GT: “Anywhere, anywhere but here. And, naturally they would go to New York. But see during that time New York was loaded. And then again, later on, you wouldn’t believe it, Philadelphia had more places to work than New York. They used to come down here to get jobs.”
Mark Kupets [MK]: “Was that just male singers? That…[muffled]”
GT: “No, everybody.”
Katie Prada [KP]: “Even if you were a female in Philadelphia?”
GT: “Yes, an instrumentalist…”
KP: “[muffled]..you were a resident, so you were excluded from…?”
GT: “Yes, that’s the way it is. Who wants to see, I see him, he sits in all the time. [hard to hear] Now they got people coming in who couldn’t carry my briefcase. [laughter and muffled words] You know what I mean? Even now.”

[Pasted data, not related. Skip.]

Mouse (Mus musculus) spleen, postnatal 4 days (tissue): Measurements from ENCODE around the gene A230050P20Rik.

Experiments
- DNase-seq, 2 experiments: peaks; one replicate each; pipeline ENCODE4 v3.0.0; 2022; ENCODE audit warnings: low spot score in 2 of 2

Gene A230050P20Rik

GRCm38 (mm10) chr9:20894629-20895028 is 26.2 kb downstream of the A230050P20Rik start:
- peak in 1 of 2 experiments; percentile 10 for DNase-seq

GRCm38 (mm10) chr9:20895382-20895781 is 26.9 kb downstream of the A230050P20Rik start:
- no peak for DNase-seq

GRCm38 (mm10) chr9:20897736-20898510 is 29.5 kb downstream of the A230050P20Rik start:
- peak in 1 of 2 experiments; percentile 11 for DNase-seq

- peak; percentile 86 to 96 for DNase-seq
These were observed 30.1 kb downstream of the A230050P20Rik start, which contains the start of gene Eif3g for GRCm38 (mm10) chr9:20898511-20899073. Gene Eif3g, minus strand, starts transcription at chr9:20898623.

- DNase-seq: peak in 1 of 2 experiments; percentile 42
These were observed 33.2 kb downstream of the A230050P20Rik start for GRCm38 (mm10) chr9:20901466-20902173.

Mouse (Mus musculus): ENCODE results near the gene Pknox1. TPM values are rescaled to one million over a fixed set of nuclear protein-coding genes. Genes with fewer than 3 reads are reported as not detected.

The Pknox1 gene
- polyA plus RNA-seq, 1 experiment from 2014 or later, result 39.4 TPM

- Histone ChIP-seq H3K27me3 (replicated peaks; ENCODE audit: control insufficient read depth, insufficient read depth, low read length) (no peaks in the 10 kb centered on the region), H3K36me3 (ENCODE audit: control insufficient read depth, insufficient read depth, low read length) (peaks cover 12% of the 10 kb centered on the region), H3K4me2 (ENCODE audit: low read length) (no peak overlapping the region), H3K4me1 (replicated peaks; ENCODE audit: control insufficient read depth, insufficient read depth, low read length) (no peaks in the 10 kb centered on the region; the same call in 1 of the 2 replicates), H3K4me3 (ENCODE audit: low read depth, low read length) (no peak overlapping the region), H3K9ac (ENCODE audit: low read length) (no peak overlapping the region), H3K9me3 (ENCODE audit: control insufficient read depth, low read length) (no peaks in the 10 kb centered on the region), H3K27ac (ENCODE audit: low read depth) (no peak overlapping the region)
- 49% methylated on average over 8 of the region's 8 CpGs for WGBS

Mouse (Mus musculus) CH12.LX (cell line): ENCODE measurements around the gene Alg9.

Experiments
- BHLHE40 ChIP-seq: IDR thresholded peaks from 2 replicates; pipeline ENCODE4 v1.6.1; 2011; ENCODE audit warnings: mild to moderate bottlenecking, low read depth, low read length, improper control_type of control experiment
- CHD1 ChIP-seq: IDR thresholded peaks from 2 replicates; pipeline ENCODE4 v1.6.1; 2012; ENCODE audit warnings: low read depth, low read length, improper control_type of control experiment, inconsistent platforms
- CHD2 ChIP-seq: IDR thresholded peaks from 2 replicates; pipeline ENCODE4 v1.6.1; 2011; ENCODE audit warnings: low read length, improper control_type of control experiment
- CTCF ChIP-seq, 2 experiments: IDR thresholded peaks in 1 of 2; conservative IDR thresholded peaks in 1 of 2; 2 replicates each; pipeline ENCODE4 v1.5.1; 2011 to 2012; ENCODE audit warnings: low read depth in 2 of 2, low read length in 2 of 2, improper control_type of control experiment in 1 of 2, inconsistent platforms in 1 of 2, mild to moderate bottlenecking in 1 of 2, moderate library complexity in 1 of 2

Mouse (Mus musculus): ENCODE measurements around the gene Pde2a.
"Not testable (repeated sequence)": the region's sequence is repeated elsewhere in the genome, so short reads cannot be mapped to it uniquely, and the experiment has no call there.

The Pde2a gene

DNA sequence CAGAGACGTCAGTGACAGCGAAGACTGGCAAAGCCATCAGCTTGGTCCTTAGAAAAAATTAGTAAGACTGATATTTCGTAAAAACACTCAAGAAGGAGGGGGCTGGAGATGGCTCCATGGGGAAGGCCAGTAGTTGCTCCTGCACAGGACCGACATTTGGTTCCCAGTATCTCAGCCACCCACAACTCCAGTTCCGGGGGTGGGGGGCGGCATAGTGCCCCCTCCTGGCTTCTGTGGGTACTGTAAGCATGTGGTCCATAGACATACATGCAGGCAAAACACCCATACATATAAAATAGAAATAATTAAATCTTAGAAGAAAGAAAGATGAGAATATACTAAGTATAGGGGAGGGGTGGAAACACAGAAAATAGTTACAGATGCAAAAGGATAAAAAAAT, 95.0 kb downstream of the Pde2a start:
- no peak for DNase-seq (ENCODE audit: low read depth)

Audio Excerpt Two [1:25 min].
This is a picture of George singing at Just Jazz on Arch St. in the 1970s. Bobby Durham is on the drums and Benny Nelson is on bass.
George then continued to tell us about the places where good jazz could be heard in Philadelphia, and then he told us about what kind of group he likes to play with.
GT: “Ah, let’s see, Spider Kelly’s, Pep, Pep Boy’s, I mean [laughter] Pep, Pep’s. Now I was, I remember when Pep’s was a restaurant, Broad and South, but it became into a jazz club, Pep’s. Blue Note on Ridge Avenue. Ah, Adam’s Mark on City Line. Oh boy, oh boy, oh boy, um…”
SN: “Would you be accompanied by people playing, like a band or…”
GT: “My main thing is a piano player, you don’t have to have anybody else. If a piano player can play, change chords, change keys, and give me the right chords, its beautiful, if he can’t, lay out. Sometimes I’d have to piano, tell the piano player to lay out.”